What it means to be an entrepreneur in an underserved community in America
Guest Post by Stacy Cline, Senior Director of Corporate Social Responsibility
Not all people involved in start-ups pitch investors and live in the San Francisco Bay Area. Most are scattered across the U.S. and they’re gritty and tenacious. The role these very small businesses play in the economy has gone largely unrecognized, so we set out to measure the impact of these entrepreneurs and their microbusinesses through our multi-year research project, Venture Forward. We found that ventures help local communities and economies flourish, and we want to help them thrive. In fact, since 2017, we’ve worked with local communities to help more than 3,500 entrepreneurs through Empower by GoDaddy. Empower is our social impact program equipping entrepreneurs in underserved communities with the training, tools and resources they need to be successful.
Let’s talk about opportunity. Here’s the concept that I grew up with: get a job, work hard, make money, and you’ll succeed. Basically, if you really put your mind to it, you can accomplish anything.
Can anyone be an entrepreneur?
It’s the same concept with entrepreneurship, right? It’s tough, but if you’re willing to take the leap, work hard, and hustle, you’ll succeed. If you don’t, you didn’t work hard enough. You had a bad idea. Try again. Entrepreneurship is a journey. There is no direct path to success. A lot of the time you’ve got to work hard, experiment, fail, and start over again. But there’s a problem with the just-work-hard-enough way of thinking. This is the problem:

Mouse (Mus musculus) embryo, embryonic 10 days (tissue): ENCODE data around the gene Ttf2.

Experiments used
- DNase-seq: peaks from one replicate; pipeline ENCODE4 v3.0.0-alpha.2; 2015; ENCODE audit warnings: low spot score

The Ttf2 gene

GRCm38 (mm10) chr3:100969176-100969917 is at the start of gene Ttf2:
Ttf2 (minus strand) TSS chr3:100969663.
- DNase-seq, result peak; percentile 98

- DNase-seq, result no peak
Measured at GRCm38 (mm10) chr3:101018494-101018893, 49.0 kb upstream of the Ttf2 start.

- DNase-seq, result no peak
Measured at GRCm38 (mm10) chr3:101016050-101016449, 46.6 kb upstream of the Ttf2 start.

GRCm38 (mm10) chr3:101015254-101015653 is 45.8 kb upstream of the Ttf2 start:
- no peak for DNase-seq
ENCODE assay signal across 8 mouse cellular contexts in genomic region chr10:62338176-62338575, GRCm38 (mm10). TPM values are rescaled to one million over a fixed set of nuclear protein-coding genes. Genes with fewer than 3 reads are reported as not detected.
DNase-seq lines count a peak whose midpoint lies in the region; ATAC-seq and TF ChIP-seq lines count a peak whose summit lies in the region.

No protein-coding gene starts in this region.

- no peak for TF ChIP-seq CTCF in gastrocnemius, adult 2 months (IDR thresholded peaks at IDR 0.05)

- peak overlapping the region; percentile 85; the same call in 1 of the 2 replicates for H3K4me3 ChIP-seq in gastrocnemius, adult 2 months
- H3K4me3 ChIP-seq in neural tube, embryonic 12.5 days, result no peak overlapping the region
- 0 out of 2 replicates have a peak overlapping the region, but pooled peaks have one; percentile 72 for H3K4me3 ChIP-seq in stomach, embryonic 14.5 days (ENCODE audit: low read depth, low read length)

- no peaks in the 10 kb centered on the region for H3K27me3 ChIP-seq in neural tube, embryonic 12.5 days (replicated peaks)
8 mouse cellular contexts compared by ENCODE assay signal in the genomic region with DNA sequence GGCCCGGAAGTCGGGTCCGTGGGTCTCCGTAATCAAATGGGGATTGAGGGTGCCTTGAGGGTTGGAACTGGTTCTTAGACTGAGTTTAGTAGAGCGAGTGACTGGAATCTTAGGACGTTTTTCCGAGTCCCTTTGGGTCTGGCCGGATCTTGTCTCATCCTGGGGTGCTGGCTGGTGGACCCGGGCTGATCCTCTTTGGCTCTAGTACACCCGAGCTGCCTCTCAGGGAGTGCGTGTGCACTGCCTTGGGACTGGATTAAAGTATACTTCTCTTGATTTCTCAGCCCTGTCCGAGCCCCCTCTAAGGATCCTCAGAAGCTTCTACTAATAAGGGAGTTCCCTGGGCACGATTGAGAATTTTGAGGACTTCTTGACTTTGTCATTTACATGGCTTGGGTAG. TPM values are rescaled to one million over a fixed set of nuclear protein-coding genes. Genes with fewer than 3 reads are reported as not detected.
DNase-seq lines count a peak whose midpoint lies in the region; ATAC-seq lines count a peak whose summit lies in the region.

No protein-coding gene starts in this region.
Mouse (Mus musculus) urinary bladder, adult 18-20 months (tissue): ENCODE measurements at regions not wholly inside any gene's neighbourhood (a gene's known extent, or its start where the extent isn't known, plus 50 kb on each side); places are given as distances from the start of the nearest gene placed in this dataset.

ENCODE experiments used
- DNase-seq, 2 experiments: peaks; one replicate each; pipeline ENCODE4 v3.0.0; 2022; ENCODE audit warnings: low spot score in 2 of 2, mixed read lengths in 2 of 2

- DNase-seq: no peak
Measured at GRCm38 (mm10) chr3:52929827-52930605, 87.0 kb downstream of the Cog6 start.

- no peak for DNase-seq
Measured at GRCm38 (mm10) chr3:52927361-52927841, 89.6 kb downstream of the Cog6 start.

Not everyone gets a fair shot.
And this? This really drives me nuts. I’ve spent the last four years of my career working with entrepreneurs in underserved communities around the country. If there’s one group of people who are putting in the long, hard hours to make their ideas a reality, it’s them. If all it takes is hard work, tenacity and a little bit of crazy, they’re the ones who deserve to succeed.
Creating a level playing field
But there are many people in underserved communities across the country who don’t have access to capital. They have little equity. They don’t have reliable internet. They don’t know someone who will fund their ideas. For these folks, their socioeconomic status, race, or where they live has hindered their ability to seize opportunities available to others. If starting a non-profit or a business were a marathon, they’re starting at mile zero and a lot of others are starting at mile thirteen. But you know what? A lot of these entrepreneurs still succeed. And through Venture Forward we’ve found that their success can lift up communities, make them more agile and resilient, raise the median income for everyone, reduce unemployment, and lead to greater recovery from economic downturns. Their stories of resilience and drive fire me up. I think they’ll fire you up too.
Let’s listen to the go getters, doers, and change makers
In addition to providing content, networks, resources, and free products to entrepreneurs through Empower, we work to tell their stories through Made Here, a GoDaddy podcast.
It’s a show about entrepreneurs in underserved communities. It’s a chance for us to shine a light on some incredible humans who, against extraordinary odds, are making their own way in the world today.